The Ladykillers has now made it onto the stage in London in an update by another well regarded comedy writer, Graham Linehan, the man behind Black Books and Father Ted. Linehan is a smart writer and he knows enough not to fill Rose’s original story with snide contemporary in-jokes or cynical references. And although the play is not adverse to slapstick, it's not simply about bungling incompetent crooks. The show is still genteel, especially compared with the kind of brazen gags that populate something like The Book of Mormon or any number of other successful contemporary U.S. stage comedies. But The Ladykillers is an absolute joy to watch even with a low shock value.
A big part of the success is Sean Foley’s direction of his excellent cast. Foley recognizes that this tale can handle a bit of broad acting, and he gives the cast just enough leeway to ham things up without it overpowering the show overall. No one is spitting out scenery, but it's broad enough to make the audience feel that everyone involved is having as much of a good time as they are. This great cast includes James Fleet, Peter Capaldi, Ben Miller, Clive Rowe, Stephen Wight and Marcia Warren as Mrs. Wilberforce. They revel in moments that provide arch commentary on the changing world of post-WW II Britain. One of my favorite such moments comes when the criminals are enlisted to perform a concert as the purported string quartet for a gathering of Mrs. Wilberforce's friends. It's an obvious ploy to be sure, but The Ladykillers is done so well and is so well meaning, it's impossible not to appreciate it. The show continues its run at the Gielgud Theater in London's West End into the New Year.
With only a handful of days left in 2011, it’s naturally a time to reflect and think about the coming year. And in 2012, there’s already a lot of very exciting things to consider and plan for on the preforming arts scene. So while I'm packing for London and before my January preview comes to light next week, I’ll leave you the following music, theater, and performance highlights for the year ahead. Let’s start with L.A.’s biggest classical music organization, the Los Angeles Philharmonic, which will continue its current season with a wide variety of works from late 20th-century composers including Louis Andriessen, John Adams, Steve Reich and others. Probably the most important shows coming up for the L.A. Phil will be the world premiere of a new oratorio from Adams entitled The Gospel According to the Other Mary, which will be seen in late May/early June under Gustavo Dudamel, just weeks after Adams himself leads a program with the West Coast premiere of Glass’s latest Symphony No. 9 in April. And as for older music, the most enticing programs of the spring will be a string of recitals from Matthias Goerne accompanied by the L.A. Phil under Christoph Eschenbach and with the conductor alone on piano in worksof Schubert the week of April 16. And don’t forget the long-awaited return of Simon Rattle in early May when he’ll lead Bruckner with our local orchestra as well.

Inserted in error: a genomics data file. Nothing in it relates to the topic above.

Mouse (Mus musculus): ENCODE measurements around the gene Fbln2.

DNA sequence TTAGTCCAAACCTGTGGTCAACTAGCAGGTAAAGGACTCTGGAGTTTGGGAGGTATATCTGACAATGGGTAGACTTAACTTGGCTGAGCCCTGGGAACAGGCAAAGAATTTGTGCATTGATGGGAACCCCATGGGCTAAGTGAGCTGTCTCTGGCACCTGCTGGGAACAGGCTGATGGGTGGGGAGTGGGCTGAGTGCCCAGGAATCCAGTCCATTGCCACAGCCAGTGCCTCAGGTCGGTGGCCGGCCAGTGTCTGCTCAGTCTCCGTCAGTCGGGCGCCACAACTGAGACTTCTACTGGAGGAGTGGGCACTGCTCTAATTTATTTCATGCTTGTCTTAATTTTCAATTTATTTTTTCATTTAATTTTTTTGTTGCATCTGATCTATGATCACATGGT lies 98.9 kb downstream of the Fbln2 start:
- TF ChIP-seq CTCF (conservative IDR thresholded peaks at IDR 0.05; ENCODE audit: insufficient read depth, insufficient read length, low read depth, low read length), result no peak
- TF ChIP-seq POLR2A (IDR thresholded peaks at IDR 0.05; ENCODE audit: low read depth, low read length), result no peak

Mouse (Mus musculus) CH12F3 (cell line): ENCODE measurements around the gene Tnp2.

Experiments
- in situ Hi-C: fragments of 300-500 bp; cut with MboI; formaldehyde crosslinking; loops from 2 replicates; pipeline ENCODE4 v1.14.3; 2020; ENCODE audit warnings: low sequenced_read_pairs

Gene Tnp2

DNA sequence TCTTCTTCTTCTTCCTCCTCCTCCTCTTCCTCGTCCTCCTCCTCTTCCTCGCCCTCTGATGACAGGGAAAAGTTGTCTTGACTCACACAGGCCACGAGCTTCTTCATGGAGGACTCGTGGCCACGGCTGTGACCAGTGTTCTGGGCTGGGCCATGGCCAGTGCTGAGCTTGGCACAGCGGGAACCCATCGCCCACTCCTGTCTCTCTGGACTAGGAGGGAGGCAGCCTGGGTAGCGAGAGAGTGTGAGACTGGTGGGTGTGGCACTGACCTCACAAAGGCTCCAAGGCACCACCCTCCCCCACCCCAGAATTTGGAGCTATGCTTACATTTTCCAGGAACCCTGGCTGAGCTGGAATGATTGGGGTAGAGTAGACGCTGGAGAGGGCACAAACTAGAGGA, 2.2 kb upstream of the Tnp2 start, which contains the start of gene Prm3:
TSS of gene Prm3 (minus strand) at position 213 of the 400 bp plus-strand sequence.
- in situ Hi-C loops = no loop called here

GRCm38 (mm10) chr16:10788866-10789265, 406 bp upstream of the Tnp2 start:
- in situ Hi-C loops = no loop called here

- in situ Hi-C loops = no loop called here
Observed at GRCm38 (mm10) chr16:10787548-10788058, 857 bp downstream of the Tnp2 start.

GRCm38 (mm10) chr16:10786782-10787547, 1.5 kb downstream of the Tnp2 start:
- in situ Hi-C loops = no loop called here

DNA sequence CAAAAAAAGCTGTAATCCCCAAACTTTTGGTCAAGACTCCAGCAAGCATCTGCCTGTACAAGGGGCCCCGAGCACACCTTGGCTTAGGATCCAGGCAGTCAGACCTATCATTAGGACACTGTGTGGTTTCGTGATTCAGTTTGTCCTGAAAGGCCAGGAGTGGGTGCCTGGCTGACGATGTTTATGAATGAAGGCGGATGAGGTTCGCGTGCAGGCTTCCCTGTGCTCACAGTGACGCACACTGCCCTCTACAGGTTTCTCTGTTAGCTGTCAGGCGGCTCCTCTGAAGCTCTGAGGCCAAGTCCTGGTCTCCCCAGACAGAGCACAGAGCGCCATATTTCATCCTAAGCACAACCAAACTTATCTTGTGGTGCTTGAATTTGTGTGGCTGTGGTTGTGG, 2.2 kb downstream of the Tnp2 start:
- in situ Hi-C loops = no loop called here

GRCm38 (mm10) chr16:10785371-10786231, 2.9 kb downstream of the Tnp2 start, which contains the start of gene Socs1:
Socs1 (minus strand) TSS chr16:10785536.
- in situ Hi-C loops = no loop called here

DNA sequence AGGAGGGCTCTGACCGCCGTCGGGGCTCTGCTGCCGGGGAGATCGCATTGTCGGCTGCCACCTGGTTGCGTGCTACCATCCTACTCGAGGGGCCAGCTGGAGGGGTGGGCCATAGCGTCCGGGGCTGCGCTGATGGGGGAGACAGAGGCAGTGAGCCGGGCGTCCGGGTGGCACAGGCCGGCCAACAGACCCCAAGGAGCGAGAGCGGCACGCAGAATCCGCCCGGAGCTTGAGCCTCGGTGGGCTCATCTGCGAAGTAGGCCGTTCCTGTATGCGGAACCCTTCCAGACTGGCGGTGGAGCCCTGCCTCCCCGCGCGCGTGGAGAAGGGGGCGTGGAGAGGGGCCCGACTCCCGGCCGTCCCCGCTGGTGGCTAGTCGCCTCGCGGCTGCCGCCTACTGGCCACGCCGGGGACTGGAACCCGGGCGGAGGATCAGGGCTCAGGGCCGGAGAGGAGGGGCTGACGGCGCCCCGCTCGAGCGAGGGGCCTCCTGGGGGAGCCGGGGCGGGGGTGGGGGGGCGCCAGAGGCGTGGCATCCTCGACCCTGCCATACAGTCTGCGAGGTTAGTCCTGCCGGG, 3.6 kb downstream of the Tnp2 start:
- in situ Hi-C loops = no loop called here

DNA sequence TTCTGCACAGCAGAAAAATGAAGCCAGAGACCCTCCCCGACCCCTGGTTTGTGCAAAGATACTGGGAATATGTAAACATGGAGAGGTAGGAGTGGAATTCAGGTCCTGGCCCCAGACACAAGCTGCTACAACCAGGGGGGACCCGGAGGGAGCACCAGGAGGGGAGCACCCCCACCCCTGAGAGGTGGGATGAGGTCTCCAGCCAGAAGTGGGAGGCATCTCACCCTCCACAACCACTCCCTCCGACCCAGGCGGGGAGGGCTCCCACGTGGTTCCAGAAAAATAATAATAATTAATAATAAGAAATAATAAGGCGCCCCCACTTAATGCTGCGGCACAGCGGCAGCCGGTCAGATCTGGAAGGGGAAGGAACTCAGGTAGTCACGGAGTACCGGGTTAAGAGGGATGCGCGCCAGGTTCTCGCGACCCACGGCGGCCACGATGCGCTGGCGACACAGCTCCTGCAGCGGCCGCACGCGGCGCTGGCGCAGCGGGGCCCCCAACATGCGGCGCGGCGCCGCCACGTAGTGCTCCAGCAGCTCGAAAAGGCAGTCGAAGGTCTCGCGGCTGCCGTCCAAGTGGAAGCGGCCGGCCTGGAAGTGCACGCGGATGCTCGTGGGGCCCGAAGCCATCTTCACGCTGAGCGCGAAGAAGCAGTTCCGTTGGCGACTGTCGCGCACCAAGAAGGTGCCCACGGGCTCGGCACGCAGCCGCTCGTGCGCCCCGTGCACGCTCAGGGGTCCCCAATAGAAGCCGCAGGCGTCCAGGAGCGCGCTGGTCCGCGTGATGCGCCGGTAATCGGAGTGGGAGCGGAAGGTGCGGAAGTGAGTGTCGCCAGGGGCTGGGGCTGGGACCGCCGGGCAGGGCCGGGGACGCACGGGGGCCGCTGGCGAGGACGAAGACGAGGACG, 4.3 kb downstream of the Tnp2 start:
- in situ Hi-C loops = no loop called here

And speaking of Adams, the other major living composer with that name, John Luther Adams will have his Inuksuit receive its West Coast premiere along with many other pieces at the 66th Ojai Music Festival starting June 7th. This year’s artistic director is Leif Ove Andsnes and he’s scheduled to appear alongside fellow pianist Marc-André Hamelin and clarinetist Martin Fröst over this first-rate weekend. Back in town, the Los Angeles Chamber Orchestra will be celebrating music director Jeffrey Kahane’s 15th anniversary with the group by performing a new commission from Brooklyn-based composer Timothy Andres on March 24 and 25 as well as one from Gabriel Kahane on April 21. LACO, along with the L.A. Philharmonic and both the Colburn and Thornton music school will also host the first Piatigorsky International Cello Festival in Los Angeles beginning on March 9 for 9 days of concerts, master classes and recitals with over 20 of the world’s best known cellists including Alisa Weilerstein, Miklós Perényi, Steven Isserlis, and Mischa Maisky. These performances take place in multiple venues with a variety of different music so be sure to check the schedule. Oh and done forget L.A.'s rebelious Wild Up collective that will present "a compendium of hipster music" from both East and West coast young composers on March 23 and 24.
Fela returned to Los Angeles earlier this month. Or more precisely, Fela! the musical that bears Fela Kuti’s name along with the requisite exclamation mark opened the Los Angeles leg of the show’s current national tour at the Ahmanson Theater. The show is a return of sort in that Fela Kuti, the person, spent some developmentally critical time in Los Angeles in 1969 where his exposure to activists in the Black Panther movement helped fuel his own political leanings and viewpoints. These events, including Kuti’s meeting with Sandra Iszadore, are depicted in the semi-autobiographical story line, which just as frequently veers off into exuberant dance, powerful live music, and a dash of magical realism thrown in for good measure. Which is good since the dance and musical numbers are frankly amazing and far more interesting in the end. There’s a musical education to be had in Fela! and the show is vitally compelling theater.